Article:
In November 2022, BASIC and the Institute for Conflict, Cooperation and Security at the University of Birmingham (ICCS) organised the ‘Nuclear Responsibilities at Sea: Exploring Policy Proposals for Maritime Risk Reduction in the Asia Pacific’ Dialogue. The purpose of this Track 2 dialogue was to explore how nuclear-armed and non-nuclear-armed states in the Asia-Pacific can best implement their responsibilities in relation to nuclear weapons, radioactive materials and/or conflict prevention in the maritime domain. The dialogue was attended by experts and government officials participating in an unofficial capacity, from a number of states (Australia, India, Pakistan, and the United Kingdom) and from states of the Association of Southeast Asian Nations (ASEAN) (Indonesia, Malaysia, Philippines, Singapore).
Two key takeaways emerged from the dialogue. First, risks of accidents or incidents at sea in the Asia-Pacific are currently greater than risks of intentional conflicts at sea. As the type and number of vessels within the Indian Ocean continue to grow, considerations for safety at sea should be prioritised when advancing policy proposals. Second, there is a gap between the nuclear and maritime domains that needs to be bridged. Currently, both domains are siloed from each other, meaning few conversations take place both at the official and civil society levels between nuclear and maritime experts. Therefore, risks arising from the nuclear-maritime nexus are less likely to be addressed nationally, regionally or internationally.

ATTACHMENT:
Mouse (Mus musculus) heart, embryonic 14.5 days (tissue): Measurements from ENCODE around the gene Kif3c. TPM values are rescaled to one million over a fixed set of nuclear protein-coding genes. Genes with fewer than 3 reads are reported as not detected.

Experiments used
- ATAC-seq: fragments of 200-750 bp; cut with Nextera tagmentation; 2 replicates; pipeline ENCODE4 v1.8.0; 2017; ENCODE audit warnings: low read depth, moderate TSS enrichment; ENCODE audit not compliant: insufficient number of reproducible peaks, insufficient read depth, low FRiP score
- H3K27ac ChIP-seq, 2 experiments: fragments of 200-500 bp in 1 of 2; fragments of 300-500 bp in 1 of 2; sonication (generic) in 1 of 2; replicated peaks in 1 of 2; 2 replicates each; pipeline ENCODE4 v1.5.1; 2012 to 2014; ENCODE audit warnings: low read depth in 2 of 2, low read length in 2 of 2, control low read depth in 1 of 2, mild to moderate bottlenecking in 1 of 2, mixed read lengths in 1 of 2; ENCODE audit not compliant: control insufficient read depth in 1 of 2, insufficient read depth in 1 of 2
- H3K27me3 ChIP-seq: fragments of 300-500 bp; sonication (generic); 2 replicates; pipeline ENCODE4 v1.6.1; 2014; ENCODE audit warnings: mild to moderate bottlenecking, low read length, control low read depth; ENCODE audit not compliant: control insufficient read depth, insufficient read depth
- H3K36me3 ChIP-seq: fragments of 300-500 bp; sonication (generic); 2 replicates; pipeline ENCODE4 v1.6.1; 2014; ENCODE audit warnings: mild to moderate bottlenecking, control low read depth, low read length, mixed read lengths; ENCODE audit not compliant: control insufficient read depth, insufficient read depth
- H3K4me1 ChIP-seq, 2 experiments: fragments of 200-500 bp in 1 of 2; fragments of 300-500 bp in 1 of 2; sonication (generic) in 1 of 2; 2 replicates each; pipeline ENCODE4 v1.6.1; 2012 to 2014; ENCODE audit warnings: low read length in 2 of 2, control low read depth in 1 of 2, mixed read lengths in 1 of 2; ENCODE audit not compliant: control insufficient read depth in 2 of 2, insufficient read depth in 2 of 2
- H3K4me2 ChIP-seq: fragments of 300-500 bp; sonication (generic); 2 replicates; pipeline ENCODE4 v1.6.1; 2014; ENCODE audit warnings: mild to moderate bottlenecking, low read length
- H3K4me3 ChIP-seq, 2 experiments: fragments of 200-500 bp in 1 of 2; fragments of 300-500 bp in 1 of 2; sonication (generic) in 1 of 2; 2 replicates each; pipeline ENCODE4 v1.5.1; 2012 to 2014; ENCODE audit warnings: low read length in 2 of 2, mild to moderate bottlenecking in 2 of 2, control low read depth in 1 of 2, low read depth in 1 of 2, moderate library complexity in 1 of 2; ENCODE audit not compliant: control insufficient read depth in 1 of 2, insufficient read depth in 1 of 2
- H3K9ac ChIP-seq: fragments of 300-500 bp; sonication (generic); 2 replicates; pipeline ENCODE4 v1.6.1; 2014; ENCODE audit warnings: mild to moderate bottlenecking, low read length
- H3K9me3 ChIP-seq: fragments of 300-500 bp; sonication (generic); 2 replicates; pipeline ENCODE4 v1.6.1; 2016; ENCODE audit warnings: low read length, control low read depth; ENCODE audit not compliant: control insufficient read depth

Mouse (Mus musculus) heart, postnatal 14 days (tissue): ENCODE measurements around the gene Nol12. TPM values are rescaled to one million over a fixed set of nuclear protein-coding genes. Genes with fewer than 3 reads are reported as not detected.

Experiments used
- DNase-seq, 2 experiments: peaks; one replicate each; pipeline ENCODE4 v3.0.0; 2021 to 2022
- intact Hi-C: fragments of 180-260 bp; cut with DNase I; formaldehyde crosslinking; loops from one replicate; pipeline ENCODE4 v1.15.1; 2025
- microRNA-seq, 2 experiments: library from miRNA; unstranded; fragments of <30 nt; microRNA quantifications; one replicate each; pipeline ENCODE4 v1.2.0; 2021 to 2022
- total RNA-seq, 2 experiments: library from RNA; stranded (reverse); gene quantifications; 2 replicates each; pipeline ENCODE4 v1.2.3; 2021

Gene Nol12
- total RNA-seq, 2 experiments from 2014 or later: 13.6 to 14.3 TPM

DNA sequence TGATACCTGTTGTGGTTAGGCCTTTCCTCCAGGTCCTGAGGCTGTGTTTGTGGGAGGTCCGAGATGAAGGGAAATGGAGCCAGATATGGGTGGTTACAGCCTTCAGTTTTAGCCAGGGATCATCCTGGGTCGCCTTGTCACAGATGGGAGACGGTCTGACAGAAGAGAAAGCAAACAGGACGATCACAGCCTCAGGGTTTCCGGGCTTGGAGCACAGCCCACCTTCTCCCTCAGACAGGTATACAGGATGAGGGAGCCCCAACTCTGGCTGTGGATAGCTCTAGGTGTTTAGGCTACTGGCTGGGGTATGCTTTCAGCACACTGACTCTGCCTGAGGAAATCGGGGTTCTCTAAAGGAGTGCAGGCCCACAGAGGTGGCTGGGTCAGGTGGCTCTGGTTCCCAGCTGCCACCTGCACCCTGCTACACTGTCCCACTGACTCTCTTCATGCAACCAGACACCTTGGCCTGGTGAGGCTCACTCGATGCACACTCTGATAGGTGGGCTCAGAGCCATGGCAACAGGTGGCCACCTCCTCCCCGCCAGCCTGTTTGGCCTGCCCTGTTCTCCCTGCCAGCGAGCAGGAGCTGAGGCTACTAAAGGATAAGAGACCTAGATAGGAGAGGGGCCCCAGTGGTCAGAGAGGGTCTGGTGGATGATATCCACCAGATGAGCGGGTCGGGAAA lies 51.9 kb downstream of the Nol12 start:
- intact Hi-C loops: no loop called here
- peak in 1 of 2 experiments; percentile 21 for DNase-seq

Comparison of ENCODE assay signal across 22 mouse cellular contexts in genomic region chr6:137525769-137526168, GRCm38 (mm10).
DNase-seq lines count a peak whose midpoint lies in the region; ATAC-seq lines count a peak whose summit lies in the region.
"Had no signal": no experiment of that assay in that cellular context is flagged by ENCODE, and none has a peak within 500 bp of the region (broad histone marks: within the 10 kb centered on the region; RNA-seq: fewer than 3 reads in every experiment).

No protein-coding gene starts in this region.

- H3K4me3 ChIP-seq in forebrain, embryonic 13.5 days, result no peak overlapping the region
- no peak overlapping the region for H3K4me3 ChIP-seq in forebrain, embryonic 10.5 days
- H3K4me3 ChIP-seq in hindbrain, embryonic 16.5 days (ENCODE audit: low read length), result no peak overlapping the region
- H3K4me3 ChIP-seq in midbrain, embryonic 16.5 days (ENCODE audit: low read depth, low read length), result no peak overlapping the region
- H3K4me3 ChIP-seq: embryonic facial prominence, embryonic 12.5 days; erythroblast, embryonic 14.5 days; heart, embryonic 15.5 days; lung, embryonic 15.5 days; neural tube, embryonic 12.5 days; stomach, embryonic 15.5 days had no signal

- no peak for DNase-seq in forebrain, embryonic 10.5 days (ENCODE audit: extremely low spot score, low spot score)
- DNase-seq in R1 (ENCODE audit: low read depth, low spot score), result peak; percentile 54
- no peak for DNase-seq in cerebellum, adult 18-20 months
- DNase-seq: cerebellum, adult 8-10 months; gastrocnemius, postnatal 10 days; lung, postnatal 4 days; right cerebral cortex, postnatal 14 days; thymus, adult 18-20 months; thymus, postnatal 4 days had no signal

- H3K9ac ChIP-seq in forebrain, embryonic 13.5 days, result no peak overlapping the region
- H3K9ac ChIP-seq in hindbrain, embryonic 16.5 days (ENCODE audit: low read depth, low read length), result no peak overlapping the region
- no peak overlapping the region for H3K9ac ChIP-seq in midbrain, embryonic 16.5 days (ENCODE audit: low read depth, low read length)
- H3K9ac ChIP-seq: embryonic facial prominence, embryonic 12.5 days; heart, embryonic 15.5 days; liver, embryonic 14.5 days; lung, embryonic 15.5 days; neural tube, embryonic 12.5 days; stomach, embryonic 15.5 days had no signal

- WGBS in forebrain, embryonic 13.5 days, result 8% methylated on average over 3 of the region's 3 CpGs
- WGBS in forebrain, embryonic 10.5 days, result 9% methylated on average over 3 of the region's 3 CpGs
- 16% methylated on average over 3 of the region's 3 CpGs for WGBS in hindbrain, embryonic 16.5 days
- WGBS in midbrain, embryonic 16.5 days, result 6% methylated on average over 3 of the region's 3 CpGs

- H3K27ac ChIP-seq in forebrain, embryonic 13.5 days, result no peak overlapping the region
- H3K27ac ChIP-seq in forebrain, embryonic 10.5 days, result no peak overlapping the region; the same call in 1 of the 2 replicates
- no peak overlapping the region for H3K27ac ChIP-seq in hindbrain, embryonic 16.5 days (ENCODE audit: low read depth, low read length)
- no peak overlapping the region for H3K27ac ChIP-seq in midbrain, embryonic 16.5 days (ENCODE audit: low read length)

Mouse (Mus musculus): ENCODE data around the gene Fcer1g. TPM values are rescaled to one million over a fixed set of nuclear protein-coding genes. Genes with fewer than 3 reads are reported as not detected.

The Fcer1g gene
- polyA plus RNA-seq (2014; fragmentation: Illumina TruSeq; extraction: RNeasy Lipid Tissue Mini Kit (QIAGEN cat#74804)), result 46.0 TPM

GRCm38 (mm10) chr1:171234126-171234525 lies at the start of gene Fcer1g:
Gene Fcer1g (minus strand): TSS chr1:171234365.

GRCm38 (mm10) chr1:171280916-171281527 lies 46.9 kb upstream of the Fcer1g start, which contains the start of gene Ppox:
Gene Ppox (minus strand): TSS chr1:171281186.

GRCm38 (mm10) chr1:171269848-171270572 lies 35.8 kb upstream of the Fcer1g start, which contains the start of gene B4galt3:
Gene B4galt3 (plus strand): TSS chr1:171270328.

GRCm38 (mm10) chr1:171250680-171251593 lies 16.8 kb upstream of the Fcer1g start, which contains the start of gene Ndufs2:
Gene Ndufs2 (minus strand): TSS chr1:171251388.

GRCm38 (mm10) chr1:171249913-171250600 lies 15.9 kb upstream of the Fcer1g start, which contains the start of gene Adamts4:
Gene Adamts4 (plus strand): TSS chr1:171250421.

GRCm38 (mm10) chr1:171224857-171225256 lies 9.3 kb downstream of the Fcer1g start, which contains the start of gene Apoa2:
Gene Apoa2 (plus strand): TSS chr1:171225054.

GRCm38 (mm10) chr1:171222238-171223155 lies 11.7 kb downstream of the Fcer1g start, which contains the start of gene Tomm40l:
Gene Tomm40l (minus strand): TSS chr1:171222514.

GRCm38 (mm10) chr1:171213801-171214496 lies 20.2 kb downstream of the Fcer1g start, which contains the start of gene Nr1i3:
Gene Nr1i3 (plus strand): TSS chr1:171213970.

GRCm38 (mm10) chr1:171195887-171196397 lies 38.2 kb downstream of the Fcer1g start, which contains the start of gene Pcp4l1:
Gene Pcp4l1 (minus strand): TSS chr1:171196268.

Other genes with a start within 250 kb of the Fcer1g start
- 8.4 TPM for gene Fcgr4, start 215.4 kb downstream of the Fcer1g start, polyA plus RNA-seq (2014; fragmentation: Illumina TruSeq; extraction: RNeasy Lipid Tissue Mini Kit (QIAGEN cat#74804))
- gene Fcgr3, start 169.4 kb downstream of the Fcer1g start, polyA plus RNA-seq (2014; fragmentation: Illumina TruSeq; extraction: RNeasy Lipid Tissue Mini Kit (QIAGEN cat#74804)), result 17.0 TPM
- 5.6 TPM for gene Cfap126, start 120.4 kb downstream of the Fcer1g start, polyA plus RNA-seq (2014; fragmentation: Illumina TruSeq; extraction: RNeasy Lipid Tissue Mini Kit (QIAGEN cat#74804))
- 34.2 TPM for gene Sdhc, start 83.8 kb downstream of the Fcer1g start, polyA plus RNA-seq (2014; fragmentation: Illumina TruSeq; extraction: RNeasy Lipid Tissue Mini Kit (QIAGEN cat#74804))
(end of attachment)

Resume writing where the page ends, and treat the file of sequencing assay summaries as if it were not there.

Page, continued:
Amongst the policy proposed, participants noted that a new ‘Asian Nuclear-Maritime’ forum specifically dealing with issues arising from the maritime-nuclear nexus was needed in the region. Furthermore, participants proposed policies relating to good order at sea, such as strengthening current code of conducts at sea ; supporting cooperation and capacity-building and encouraging declaratory policies.
Read the report and the policy proposals below: